ACADSB: Human short/ branched chain acyl CoA dehydrogenase
Pike, A.C.W., Hozjan, V., Smee, C., Niesen, F.H., Kavanagh, K.L., Umeano, C., Turnbull, A.P., Gileadi, O., von Delft, F., Lee, W.H., Muller, S., Marsden, B.D., Bountra, C., Oppermann, U.
Datapack version: 1 (built on 27.Oct.08)
The enzyme short/branched chain acyl CoA dehydrogenase (ACADSB, ACAD7) catalyzes the α/β dehydrogenation of short/branched chain acyl CoAs like 2-methylbutyryl-CoA derived from isoleucine degradation to the corresponding enoyl-CoA ester (tiglyl-CoA). This constitutes the first step of a β-oxidation pathway leading to the final products propionyl-CoA and acetyl-CoA.
ACADSB is localized in mitochondria, and is a homotetrameric enzyme belonging to the FAD-dependent acyl-CoA dehydrogenase family. The electron acceptor in the reaction catalysed by ACAD enzymes is the electron transferring protein. ACADSB shows the greatest activity towards short/branched chain acyl CoAs, but can in addition metabolize straight-chain acyl CoA esters such as butyryl-CoA or hexanoyl CoAs. ACADSB may also be involved in controlling the metabolic flux of the anticonvulsive drug valproic acid, thus contributing to the toxicity profile of this compound, which includes liver damage (microvesicular steatosis) and induction of oxidative stress.
Defects in ACADSB are the cause of a poorly defined short/branched-chain acyl-CoA dehydrogenase deficiency (also called 2-methylbutyryl-CoA dehydrogenase deficiency or 2-methylbutyryl glycinuria). This is an autosomal recessive disorder of L-isoleucine catabolism and is characterized by an increase of 2-methylbutyrylglycine and 2-methylbutyrylcarnitine in blood and urine. Affected individuals have seizures and psychomotor delay as the main clinical features.
Human ACAD7, like other ACADs such as medium-chain acyl CoA dehydrogenase (MCAD) or rat ACADS, adopts a
tetrameric quarternary structure
composed of four identical monomeric subunits. The main
is governed completely by
from the C-terminal domains of each subunit (see below). The human structure
determined in this study
(PDB ID 2JIF) is
short-chain acyl-CoA dehydrogenase
structure previously determined by us from human (see
ACADS SGC webpage
; PDB 2VIG); or
(1JQI, ref 1); the monomeric subunits of the human structures can be overlaid with an rmsd of 1.0 Å (icb 11, 12). The monomer itself is built up of
three distinct domains
N-terminal, 6-helical domain
, a central
β-sheet of seven strands
C-terminal domain composed of 5 helices
(TIP 1: the background colour can be changed to
reset the view
FAD cofactor binding:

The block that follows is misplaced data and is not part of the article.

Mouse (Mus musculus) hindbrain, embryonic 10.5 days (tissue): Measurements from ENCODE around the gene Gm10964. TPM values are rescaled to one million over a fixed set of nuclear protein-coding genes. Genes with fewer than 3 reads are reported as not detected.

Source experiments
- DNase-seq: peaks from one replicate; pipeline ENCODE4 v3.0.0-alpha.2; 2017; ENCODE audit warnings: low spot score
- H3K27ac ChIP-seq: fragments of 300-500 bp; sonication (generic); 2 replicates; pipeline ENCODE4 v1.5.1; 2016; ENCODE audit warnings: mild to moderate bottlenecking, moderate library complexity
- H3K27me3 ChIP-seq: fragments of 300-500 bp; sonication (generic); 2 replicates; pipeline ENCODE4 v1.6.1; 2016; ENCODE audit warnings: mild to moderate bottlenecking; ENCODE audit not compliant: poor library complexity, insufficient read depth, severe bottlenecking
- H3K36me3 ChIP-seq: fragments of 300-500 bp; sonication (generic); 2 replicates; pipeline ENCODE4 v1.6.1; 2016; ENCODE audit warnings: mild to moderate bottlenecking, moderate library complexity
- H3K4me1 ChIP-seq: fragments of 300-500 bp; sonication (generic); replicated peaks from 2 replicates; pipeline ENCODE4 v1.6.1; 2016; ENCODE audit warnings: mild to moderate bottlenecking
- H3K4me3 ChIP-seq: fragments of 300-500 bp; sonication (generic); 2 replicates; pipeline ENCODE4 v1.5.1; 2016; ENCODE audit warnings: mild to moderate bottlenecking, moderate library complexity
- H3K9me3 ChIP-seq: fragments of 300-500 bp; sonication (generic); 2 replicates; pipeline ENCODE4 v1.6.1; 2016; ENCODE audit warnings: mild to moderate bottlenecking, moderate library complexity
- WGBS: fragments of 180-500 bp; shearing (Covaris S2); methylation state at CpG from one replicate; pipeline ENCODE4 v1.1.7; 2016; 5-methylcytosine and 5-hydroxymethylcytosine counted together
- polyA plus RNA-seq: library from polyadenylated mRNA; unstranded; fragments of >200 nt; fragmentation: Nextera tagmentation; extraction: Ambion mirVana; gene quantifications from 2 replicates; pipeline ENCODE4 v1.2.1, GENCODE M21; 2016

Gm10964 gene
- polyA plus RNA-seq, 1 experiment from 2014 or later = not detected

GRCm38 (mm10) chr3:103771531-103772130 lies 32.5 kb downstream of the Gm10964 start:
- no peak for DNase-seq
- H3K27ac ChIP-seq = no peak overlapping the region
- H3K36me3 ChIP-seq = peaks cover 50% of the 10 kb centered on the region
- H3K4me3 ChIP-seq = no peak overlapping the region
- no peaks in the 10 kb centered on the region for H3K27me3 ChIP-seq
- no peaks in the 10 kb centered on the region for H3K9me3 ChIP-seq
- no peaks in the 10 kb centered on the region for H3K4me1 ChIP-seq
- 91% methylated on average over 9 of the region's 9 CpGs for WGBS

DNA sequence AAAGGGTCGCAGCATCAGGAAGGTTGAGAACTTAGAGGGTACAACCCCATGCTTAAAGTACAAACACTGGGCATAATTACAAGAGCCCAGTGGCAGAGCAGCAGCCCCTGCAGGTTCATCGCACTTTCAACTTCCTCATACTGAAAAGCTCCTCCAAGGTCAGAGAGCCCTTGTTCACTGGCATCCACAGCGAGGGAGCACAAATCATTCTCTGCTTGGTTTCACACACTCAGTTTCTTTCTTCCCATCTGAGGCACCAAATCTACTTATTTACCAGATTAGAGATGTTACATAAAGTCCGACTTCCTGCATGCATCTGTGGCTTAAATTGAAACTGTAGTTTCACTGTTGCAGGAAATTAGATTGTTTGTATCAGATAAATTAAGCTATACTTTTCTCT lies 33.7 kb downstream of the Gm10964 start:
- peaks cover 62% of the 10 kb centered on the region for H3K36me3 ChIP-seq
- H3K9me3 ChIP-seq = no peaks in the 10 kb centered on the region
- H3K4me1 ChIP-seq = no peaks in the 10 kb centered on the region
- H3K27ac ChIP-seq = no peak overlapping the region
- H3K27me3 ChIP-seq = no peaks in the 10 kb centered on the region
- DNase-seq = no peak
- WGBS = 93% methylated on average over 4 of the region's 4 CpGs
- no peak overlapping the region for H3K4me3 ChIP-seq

(green carbon atoms, electron density contoured at 1 sigma) is bound to each monomer, in a manner that the isoalloxazine ring is buried close to the active site, whereas the adenine portion is located in the interface formed between the C-terminal domains of the subunits forming the dimer, and the beta sheet of the subunit that also contains the isoalloxazine ring. Even one residue of the third subunit, Gln330 engages in adenine contacts.
, the pyrophosphate forms contacts to Ser183 main-chain (
), and Arg319 (
) as well as the amide of Gly391 (
). The isoalloxazine ring is buried into a partially hydrophobic cleft, and forms hydrogen bonding contacts to main-chain atoms of residues Phe174, Leu176, Ser177 and Ser209 (
Cocrystallization of ACADSB with a CoA molecule reveals that a possible
substrate (grey carbon atoms) would bind to
, in a manner that engages
only contacts from this subunit
. The adenine part of the substrate molecule is bound through a bidentate H-bond to Asn291, and the phosphopanthteine chain is held in place through main-chain interactions with Ser183 and through side-chain contacts of Arg294. The ribose phosphate group makes hydrogen bonding contacts to Tyr229 and Tyr283. The terminal portion of the CoA molecule extends into a
site around Glu414
, which has been identified as the catalytic acid/base in ACADS and related ACADs such as ACADSB. The location in the active site makes it perfectly suited for this catalytic role. The ACAD enzymes catalyze the α,β-dehydrogenation of acyl-CoA thioesters, in which an α-hydrogen is abstracted as a proton from the acyl-CoA thioester substrate with a β-hydrogen transferred as a hydride ion to the N(5) position of the enzyme-bound FAD (1, 2). The reduced ACAD is then reoxidized by the electron transfer flavoprotein in a series of two one-electron transfers (3-4).
The target annotations and structure descriptions within this datapack are compiled by our Principal Investigators and are not peer-reviewed. If you find anything in the annotations that is not accurate, please notify us using the our
on-line feedback page
or send an e-mail to
1. Battaile KP, Molin-Case J, Paschke R, Wang M, Bennett D, Vockley J, Kim JJ. Crystal structure of rat short chain acyl-CoA dehydrogenase complexed with acetoacetyl-CoA: comparison with other acyl-CoA dehydrogenases. J Biol Chem. 2002 Apr 5;277(14):12200-7.
2. Pohl B, Raichle T, Ghisla S. Studies on the reaction mechanism of general acyl-CoA dehydrogenase. Determination of selective isotope effects in the dehydrogenation of butyryl-CoA. Eur J Biochem. 1986 Oct 1;160(1):109-15.
3. Crane FL, Mii S, Hauge JG, Green DE, Beinert H.On the mechanism of dehydrogenation of fatty acyl derivatives of coenzyme A. I. The general fatty acyl coenzyme A dehydrogenase. J Biol Chem. 1956 Feb;218(2):701-6.
4. Crane FL, Beinert H. On the mechanism of dehydrogenation of fatty acyl derivatives of coenzyme A. II. The electron-transferring flavoprotein. J Biol Chem. 1956 Feb;218(2):717-31.
Download Standalone iSee datapack: You can download and view all the Information of a datapack offline including information not available in the web version (where applicable). You will also need to download and install the ICM-Browser to view the standalone datapacks.
Datapack created using Molsoft ICM and Molsoft Browser technologies. (Patent Pending)